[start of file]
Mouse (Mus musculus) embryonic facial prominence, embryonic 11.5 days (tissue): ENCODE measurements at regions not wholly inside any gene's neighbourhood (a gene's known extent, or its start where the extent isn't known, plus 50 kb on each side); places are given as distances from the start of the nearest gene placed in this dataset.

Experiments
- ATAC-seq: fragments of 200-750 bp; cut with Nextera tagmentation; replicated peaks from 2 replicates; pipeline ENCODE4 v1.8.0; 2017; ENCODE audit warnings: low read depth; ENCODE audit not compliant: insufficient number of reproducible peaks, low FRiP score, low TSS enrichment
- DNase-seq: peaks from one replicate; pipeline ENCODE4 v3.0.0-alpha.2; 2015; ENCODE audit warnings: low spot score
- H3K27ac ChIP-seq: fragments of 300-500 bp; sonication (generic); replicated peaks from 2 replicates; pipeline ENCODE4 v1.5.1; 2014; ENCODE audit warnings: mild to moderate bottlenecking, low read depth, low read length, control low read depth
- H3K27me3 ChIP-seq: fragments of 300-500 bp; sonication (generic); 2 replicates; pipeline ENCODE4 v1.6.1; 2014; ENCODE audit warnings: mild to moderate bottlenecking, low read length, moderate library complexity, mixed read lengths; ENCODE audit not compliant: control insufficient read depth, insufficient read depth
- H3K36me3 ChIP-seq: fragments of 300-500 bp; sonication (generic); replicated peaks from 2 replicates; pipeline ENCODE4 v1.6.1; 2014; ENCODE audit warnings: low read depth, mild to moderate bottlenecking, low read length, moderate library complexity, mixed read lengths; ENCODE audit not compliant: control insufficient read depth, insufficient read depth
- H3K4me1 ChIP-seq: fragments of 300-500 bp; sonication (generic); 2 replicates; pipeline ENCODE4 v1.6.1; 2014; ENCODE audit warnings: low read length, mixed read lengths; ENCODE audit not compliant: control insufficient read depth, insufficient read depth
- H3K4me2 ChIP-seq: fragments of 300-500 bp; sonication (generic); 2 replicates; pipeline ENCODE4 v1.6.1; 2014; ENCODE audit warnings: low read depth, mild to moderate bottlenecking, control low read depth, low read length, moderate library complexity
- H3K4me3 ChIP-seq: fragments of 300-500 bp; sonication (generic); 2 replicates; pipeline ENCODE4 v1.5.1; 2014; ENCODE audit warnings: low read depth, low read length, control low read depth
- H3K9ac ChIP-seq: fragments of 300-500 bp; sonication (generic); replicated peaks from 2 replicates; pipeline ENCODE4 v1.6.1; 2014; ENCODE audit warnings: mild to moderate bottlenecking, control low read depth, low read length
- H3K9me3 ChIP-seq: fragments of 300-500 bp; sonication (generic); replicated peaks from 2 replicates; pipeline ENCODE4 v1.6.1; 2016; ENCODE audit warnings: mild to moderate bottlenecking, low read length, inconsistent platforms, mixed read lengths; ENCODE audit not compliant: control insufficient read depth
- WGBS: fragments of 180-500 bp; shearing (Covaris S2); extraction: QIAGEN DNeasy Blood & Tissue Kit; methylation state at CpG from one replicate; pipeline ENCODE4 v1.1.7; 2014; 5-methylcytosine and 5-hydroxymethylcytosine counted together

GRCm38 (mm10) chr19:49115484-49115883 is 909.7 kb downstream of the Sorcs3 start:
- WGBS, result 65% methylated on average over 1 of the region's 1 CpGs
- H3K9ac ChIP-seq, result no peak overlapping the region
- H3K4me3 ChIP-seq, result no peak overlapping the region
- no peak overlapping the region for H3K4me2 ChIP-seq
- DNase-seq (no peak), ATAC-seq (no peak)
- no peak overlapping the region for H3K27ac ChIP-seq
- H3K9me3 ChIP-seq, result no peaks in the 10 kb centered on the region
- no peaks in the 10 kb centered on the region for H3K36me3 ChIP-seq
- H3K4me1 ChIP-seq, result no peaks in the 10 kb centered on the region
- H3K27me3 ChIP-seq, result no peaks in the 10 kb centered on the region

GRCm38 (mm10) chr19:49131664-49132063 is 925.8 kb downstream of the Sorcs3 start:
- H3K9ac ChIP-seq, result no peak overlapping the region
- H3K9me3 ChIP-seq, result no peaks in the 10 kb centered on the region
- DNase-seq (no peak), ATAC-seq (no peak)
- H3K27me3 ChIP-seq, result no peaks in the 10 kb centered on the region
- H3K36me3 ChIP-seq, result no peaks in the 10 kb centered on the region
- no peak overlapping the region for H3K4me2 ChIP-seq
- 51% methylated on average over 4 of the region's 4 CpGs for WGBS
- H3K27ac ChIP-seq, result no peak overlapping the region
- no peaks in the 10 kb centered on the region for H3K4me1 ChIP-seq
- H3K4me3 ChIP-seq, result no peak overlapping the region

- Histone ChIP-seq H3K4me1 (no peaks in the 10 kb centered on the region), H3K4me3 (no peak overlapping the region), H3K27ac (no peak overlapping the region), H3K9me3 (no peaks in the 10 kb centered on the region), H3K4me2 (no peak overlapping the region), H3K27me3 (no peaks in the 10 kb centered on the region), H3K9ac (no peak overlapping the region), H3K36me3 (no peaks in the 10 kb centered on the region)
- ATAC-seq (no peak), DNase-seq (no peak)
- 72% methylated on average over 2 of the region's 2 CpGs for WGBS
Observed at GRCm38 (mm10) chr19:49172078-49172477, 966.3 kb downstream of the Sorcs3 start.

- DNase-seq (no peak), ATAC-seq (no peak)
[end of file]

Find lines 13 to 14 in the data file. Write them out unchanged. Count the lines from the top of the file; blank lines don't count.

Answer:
- WGBS: fragments of 180-500 bp; shearing (Covaris S2); extraction: QIAGEN DNeasy Blood & Tissue Kit; methylation state at CpG from one replicate; pipeline ENCODE4 v1.1.7; 2014; 5-methylcytosine and 5-hydroxymethylcytosine counted together

GRCm38 (mm10) chr19:49115484-49115883 is 909.7 kb downstream of the Sorcs3 start: